The framework ignores the work of the Holy Spirit and the presence of spiritual gifts.

Second, young leaders in their teens and early 20s require extra spiritual covering and development. In other words, young leaders are always riskier and more work. But the extra work is well worth it.

Identifying young leaders

At Woodridge Church in Medina, Minnesota, we start developing young leaders early. We recruit 20-30 summer associates who run our preschool and grade school ministry over the summer.

For many students, this is their first paid job. They fill out job applications, take part in interviews and are intentionally discipled as part of their summer experience. Many of them (usually 16-18 years old) volunteer the rest of the year in these ministry areas.

I often serve with these associates at our summer Super Hero Camp for preschoolers or at VBS. It is exciting to see the ideas they have to improve our ministry. We pay $10-$12 per hour and give a $100 bonus if the student applies his or her earnings toward a missions trip.

We lose a tremendous opportunity for spiritual impact when we don’t empower young leaders.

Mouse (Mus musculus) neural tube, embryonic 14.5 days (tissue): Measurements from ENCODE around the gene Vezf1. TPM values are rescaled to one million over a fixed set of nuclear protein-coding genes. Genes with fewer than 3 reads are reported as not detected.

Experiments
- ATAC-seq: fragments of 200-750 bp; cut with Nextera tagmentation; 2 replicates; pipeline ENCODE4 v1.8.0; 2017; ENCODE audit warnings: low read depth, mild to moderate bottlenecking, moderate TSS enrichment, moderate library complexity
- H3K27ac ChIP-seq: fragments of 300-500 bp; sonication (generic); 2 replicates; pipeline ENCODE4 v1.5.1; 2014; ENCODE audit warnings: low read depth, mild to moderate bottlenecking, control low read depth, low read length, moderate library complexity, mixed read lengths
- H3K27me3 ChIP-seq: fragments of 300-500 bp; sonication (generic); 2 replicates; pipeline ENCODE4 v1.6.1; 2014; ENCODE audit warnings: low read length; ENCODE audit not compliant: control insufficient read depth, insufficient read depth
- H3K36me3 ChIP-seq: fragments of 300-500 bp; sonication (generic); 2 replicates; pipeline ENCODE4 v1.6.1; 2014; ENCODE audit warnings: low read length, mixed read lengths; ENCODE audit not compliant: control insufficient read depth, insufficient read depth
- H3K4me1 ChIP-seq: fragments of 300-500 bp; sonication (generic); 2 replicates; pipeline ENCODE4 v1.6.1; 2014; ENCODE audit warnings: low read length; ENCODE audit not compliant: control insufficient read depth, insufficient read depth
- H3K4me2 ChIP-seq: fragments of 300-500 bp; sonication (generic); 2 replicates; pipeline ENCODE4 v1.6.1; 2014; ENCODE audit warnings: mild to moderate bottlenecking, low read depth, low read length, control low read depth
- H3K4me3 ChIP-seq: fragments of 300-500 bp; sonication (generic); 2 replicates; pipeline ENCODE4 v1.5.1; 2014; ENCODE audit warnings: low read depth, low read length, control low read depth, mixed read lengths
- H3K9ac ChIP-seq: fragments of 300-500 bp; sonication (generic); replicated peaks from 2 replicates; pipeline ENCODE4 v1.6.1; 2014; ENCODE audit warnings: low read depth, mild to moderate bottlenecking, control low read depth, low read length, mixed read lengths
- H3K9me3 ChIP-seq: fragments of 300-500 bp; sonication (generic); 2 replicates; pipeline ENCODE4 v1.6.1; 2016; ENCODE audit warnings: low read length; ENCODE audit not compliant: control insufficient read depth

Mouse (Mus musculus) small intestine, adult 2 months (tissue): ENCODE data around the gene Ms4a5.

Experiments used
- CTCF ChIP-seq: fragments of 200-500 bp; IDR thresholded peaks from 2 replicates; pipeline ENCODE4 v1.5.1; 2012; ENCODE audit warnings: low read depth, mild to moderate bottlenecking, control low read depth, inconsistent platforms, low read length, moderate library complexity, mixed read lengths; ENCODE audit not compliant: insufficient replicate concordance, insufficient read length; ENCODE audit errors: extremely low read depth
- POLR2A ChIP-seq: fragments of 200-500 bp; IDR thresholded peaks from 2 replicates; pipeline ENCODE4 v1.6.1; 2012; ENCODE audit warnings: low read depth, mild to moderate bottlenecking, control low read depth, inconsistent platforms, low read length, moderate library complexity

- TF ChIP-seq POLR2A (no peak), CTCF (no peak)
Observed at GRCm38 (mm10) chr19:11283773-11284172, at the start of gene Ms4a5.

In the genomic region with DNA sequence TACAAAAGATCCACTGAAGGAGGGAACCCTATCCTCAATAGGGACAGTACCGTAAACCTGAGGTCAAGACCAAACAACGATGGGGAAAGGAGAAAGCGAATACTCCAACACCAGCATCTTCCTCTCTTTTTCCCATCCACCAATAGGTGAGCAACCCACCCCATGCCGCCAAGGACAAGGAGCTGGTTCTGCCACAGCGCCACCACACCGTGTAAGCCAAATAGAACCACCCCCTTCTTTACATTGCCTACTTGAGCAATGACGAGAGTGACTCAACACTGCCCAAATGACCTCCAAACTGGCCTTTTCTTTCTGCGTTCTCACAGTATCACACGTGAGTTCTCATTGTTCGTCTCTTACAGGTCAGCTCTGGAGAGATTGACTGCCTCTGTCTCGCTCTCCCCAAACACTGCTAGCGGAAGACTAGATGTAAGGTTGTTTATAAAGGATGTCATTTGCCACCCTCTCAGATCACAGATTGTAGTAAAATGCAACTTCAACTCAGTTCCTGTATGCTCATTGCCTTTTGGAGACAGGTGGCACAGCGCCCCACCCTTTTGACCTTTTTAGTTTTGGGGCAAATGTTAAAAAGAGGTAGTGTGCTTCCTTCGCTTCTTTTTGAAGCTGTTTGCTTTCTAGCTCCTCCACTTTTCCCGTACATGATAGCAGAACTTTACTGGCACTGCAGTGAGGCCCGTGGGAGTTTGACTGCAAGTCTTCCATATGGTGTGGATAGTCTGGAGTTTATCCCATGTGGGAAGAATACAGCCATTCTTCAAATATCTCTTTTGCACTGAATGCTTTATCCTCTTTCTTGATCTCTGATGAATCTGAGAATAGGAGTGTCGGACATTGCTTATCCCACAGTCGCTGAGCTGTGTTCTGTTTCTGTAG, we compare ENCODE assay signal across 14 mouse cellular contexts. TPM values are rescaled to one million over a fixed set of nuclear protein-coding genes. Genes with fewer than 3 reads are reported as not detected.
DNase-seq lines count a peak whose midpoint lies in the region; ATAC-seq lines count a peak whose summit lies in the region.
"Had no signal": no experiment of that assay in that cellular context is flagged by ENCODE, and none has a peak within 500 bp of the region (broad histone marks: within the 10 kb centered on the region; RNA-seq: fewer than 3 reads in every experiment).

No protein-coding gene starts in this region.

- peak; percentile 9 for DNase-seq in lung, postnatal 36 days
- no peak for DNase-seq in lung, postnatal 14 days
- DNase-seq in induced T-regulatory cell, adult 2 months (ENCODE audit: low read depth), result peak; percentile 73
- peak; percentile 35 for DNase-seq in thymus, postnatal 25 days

Each year we offer 3-5 internships to college students during the school year. These last a semester and can be repeated up to four semesters. Some of these interns come out of our high school summer associates program. Others come from local universities. We pay them and include them in staff functions.

Promising interns can become staff associates, whose positions usually last for one or two years. We include staff associates in vision planning, budgeting, spiritual ministry and pastoral care.

Opportunity, training, coaching and covering

We give interns and associates opportunity, training, coaching and spiritual and leadership covering. “Opportunity” means we provide interns with ministry responsibilities, including leading, teaching and recruiting. We trust God in whom he provides. Sometimes we have had many more worship interns and associates than we could use. Our worship pastor, age 25, a former intern, has to scale back her direct leadership to give them all an opportunity.

When you give opportunity, young leaders seek out wisdom, training and coaching. But they will often ignore wisdom and coaching when these come before ministry. Not only do they ignore wisdom and coaching, so do all of us.